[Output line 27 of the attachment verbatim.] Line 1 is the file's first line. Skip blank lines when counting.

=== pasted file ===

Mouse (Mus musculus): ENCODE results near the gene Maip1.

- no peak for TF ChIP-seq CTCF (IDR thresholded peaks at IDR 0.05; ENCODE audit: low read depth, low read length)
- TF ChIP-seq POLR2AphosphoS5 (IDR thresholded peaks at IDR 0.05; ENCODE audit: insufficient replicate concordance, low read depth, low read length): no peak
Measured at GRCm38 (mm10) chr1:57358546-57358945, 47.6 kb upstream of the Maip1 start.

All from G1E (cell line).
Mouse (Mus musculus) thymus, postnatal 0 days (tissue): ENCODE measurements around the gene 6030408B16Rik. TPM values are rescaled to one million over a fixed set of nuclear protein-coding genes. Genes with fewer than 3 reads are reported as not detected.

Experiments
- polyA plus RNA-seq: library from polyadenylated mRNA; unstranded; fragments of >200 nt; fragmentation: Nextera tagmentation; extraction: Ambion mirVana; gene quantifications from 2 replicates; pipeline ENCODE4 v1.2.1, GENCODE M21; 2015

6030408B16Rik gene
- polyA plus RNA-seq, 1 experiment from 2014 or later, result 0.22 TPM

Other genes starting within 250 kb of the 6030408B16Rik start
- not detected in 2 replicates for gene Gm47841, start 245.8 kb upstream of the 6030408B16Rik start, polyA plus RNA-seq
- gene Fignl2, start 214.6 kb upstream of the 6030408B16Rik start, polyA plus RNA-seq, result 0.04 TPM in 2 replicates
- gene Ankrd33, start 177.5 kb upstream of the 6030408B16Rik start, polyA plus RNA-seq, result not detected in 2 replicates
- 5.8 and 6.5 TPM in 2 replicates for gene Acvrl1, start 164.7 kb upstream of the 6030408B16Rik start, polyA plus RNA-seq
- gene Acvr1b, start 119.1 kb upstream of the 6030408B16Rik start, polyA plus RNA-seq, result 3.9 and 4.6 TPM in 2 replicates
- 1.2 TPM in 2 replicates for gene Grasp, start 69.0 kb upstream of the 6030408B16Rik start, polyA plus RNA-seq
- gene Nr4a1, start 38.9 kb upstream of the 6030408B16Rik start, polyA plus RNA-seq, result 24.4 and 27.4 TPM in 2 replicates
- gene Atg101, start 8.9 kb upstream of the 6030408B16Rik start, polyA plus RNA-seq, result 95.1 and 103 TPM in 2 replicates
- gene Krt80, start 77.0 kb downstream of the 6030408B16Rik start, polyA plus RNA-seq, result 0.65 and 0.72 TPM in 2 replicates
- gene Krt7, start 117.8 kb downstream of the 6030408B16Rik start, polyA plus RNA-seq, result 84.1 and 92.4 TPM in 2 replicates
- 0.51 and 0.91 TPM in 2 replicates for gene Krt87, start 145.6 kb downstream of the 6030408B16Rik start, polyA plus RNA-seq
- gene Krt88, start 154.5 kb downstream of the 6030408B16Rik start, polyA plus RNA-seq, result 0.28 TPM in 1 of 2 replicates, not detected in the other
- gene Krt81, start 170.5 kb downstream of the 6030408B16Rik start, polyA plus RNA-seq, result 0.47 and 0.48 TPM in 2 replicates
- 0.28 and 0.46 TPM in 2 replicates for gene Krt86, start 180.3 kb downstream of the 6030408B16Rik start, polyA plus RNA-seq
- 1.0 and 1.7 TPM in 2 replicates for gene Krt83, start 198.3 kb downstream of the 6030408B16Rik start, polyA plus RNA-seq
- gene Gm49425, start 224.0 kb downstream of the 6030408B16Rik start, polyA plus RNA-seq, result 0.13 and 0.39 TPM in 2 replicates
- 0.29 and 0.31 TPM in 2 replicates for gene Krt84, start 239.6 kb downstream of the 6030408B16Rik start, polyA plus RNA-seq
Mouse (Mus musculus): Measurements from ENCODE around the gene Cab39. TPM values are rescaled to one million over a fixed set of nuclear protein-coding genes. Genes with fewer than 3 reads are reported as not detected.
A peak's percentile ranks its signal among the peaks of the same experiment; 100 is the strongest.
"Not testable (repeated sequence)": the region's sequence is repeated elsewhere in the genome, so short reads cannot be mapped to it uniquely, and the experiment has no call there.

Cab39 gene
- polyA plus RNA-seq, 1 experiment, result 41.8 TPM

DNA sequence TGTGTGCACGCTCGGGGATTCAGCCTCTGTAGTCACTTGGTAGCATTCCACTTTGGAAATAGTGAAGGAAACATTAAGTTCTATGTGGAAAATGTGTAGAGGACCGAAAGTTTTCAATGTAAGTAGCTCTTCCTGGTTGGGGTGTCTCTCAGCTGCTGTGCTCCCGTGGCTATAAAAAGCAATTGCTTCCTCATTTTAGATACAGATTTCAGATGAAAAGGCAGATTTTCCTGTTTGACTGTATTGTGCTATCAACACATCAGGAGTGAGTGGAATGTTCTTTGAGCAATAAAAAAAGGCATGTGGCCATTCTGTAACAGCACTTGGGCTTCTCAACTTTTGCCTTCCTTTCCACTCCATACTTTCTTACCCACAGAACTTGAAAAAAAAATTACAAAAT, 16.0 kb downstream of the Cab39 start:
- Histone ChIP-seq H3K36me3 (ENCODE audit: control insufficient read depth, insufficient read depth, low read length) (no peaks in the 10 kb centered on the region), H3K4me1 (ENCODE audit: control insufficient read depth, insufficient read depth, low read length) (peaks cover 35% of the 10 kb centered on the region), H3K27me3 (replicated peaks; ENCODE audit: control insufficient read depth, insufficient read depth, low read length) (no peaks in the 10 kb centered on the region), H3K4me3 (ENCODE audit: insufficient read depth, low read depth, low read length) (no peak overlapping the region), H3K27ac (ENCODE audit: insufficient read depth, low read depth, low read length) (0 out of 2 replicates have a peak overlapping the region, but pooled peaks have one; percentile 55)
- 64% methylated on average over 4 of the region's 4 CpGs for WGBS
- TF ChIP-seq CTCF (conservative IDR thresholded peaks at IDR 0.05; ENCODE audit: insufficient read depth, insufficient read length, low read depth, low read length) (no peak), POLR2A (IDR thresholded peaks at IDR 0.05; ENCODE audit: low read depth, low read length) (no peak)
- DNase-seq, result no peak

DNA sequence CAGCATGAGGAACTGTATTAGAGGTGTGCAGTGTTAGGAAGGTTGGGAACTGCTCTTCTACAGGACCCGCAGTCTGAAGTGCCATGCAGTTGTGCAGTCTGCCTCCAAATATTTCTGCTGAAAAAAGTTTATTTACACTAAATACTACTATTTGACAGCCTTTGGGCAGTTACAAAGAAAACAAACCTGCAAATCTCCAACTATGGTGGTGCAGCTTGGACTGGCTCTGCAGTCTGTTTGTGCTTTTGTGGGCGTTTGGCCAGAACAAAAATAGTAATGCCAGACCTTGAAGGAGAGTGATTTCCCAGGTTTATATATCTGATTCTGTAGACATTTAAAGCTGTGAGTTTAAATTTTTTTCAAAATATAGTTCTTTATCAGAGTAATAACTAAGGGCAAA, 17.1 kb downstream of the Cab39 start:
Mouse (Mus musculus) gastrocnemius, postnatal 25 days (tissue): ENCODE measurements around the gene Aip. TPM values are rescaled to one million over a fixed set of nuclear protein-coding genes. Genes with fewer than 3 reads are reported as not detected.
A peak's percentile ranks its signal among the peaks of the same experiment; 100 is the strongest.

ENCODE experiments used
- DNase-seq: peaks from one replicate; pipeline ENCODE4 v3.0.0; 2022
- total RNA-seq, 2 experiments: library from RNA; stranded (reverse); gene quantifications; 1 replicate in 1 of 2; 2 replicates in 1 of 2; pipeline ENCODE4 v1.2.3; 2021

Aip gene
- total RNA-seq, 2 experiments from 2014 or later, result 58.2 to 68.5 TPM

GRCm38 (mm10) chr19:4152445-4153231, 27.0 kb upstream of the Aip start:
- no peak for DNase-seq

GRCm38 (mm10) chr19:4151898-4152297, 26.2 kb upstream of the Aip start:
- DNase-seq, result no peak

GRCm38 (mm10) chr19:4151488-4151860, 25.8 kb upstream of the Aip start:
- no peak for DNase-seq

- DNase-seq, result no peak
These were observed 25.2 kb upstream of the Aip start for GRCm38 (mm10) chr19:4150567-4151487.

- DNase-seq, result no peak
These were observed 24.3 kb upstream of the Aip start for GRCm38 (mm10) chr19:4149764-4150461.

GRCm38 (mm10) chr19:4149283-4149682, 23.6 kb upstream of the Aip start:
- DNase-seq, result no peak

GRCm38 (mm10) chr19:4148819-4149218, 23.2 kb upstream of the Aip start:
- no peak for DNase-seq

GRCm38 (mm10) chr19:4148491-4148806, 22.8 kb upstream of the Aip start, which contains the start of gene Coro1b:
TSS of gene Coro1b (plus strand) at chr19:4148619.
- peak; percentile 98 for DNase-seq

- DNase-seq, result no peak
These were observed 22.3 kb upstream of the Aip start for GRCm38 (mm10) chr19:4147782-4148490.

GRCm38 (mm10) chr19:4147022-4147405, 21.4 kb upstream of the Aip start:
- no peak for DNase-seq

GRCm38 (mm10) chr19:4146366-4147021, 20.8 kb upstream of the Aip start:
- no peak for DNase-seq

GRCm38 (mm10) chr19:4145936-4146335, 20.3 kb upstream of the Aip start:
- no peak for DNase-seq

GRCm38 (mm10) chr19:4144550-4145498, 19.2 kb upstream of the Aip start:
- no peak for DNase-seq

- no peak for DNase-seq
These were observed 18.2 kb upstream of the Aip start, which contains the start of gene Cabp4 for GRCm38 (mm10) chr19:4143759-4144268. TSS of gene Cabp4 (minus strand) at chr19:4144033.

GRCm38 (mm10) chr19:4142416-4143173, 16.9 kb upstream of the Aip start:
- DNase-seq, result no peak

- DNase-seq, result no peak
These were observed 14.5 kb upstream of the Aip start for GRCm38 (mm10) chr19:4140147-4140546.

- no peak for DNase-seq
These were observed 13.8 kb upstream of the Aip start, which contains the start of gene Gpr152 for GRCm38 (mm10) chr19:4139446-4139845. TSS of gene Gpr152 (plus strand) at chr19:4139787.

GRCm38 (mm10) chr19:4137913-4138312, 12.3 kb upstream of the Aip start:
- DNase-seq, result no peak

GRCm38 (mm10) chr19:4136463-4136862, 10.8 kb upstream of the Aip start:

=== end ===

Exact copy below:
- gene Gm49425, start 224.0 kb downstream of the 6030408B16Rik start, polyA plus RNA-seq, result 0.13 and 0.39 TPM in 2 replicates